September 2, 2014

Supercomputing Propels Record-Setting Supercar

Tiffany Trader
VBB3 on track2_compress

Engineering students from Ohio State University have designed another record-setting vehicle, thanks in large part to the advanced computing resources of the Ohio Supercomputer Center.

Ohio State’s Venturi Buckeye Bullet team set an international land speed record last week at the Bonneville Salt Flats near Wendover, Utah. In a new competition category, the electric vehicle reached an average two-way speed of 212.615 miles per hour, capturing a new record (pending certification from the governing body).

The streamliner – the Venturi Buckeye Bullet 3, aka VBB-3 – was required to make two runs, one in each direction, to be considered for the international record. Although the record is officially determined by averaging the speed of the two runs in the middle of the eight mile course, the fastest measured speed for the so-called flying mile was 270 miles per hour.

The electric racecar was designed and built by undergraduate and graduate students at the Center for Automotive Research at The Ohio State University (OSU CAR) in partnership with Monaco-based electric car specialists Venturi Automobiles. Venturi provided the car’s two custom electric motors, while its two megawatts of lithium ion batteries were produced by US company A123 Systems.

Being able to evaluate a racecar’s aerodynamic properties is essential to creating a winning vehicle. In this case, student engineers carried out a pressure contour simulation of the racecar at 300mph. They also studied how the body shape could be modified to achieve minimum drag without undermining stability.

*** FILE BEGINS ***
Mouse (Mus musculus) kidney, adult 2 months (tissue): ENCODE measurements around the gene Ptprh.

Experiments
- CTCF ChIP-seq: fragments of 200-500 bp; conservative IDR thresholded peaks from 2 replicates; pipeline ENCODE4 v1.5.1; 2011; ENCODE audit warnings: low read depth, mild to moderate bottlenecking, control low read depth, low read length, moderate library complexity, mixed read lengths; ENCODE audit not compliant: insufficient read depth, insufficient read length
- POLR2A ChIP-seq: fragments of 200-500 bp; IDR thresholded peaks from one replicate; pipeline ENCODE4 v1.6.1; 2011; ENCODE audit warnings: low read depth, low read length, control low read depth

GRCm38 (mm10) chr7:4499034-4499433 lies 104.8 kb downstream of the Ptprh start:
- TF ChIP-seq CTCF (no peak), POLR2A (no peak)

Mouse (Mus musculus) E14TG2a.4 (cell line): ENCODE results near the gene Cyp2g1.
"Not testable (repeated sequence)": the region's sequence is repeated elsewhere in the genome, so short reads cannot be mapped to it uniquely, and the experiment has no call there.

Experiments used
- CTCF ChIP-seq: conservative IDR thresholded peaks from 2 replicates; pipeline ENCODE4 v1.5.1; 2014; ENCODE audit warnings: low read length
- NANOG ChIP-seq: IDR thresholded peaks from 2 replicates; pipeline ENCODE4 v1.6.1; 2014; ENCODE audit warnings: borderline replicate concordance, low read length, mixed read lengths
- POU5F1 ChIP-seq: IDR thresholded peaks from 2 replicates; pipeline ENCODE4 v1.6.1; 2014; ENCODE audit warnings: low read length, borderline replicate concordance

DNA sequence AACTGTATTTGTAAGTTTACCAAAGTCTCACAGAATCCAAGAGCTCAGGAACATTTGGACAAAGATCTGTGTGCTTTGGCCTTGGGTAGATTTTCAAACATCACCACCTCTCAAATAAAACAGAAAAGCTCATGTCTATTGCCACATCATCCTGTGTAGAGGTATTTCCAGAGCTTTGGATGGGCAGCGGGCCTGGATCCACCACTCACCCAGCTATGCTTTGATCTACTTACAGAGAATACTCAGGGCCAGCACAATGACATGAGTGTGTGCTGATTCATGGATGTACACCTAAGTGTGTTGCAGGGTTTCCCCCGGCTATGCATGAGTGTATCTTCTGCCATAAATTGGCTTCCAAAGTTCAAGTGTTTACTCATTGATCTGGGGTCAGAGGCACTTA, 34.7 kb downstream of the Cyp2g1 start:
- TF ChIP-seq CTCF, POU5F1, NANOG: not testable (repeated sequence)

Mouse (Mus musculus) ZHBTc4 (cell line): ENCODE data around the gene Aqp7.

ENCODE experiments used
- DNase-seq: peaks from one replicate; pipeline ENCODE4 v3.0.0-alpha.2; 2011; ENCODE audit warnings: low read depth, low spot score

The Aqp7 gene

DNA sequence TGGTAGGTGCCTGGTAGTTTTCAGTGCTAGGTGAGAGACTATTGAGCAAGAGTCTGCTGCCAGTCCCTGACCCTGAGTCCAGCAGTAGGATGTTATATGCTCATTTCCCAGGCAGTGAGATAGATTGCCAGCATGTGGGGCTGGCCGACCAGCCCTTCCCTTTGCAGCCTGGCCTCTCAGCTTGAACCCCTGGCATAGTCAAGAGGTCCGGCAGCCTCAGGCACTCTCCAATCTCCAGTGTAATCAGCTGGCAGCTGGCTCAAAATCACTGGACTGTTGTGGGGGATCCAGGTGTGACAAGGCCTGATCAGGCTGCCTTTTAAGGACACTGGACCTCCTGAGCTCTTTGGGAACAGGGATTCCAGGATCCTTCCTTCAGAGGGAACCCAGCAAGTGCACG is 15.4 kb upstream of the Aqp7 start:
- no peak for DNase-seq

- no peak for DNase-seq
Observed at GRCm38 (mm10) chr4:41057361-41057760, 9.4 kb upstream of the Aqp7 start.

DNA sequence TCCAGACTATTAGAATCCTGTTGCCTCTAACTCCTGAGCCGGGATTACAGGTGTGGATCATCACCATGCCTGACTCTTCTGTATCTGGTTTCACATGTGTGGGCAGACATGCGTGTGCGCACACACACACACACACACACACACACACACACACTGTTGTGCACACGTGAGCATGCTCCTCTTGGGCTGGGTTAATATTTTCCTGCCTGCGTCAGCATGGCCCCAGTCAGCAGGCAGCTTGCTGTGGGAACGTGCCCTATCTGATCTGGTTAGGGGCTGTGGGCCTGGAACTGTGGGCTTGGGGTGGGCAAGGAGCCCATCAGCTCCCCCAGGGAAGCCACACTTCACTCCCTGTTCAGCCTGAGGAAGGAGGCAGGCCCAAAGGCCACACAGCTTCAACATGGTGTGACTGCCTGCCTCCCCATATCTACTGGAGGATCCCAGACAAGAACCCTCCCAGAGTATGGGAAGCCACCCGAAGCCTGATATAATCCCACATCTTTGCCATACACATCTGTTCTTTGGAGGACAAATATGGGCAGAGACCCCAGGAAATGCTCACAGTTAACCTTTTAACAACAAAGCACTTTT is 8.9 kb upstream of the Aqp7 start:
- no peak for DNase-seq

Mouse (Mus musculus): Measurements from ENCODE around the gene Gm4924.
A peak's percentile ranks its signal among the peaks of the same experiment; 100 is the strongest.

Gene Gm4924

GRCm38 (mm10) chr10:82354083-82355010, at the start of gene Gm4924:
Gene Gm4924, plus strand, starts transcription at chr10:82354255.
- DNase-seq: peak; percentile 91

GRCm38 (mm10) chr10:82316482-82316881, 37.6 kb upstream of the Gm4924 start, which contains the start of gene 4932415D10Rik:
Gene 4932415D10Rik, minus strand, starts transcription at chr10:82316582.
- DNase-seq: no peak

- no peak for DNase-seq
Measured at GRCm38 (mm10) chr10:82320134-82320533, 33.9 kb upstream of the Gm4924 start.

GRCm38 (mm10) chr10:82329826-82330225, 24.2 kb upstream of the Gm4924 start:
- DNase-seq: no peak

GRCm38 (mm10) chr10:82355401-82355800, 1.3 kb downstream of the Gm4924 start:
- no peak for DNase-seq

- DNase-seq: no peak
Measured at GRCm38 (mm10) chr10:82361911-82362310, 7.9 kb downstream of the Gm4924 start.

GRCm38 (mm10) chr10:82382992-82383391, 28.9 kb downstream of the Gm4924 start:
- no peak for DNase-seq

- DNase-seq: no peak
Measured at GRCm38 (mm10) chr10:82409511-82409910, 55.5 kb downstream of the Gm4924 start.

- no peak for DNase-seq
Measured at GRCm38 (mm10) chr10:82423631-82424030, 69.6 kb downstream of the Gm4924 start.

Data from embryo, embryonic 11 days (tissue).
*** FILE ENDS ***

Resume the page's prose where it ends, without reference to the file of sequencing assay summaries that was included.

“At these high speeds, aerodynamics play a crucial role in vehicle and driver safety, as well as being one of the critical factors that dictate the peak performance of the vehicle,” said Dr. Giorgio Rizzoni, director of OSU CAR in a 2013 report. “From the start of the design process, the aerodynamics of each proposed body shape for the VBB3 was evaluated in Fluent and OpenFOAM using the computational resources available at the Ohio Supercomputer Center.”

One component that is crucial to stability at high-speed is the vertical tail. The final version of this part was the result of extensive simulations and numerous design iterations. As important as it is to hone all of the components, the entire vehicle must also be simulated as one unit to optimize performance and safety. Some of these solutions involved more than 42 million cells, according to the blog from Ohio Tech Communications Director Jamie Abel.

“Since it’s a new car with a new body, it has been interesting to look at the current aero, and to identify areas of improvement,” reported graduate student Casie Clark. “For example, I ran CFD jobs aimed at designing a wind deflector to deflect air around the tires, instead of allowing a large air mass inside the wheel wells, which creates substantial drag.”

The team’s inaugural run with the newly-minted car faced some challenges due to inclement weather, but team leader David Cooke wasn’t shaken. “We can’t wait to get back on the track and continue the journey to 400 miles per hour with an electric vehicle,” he shared.

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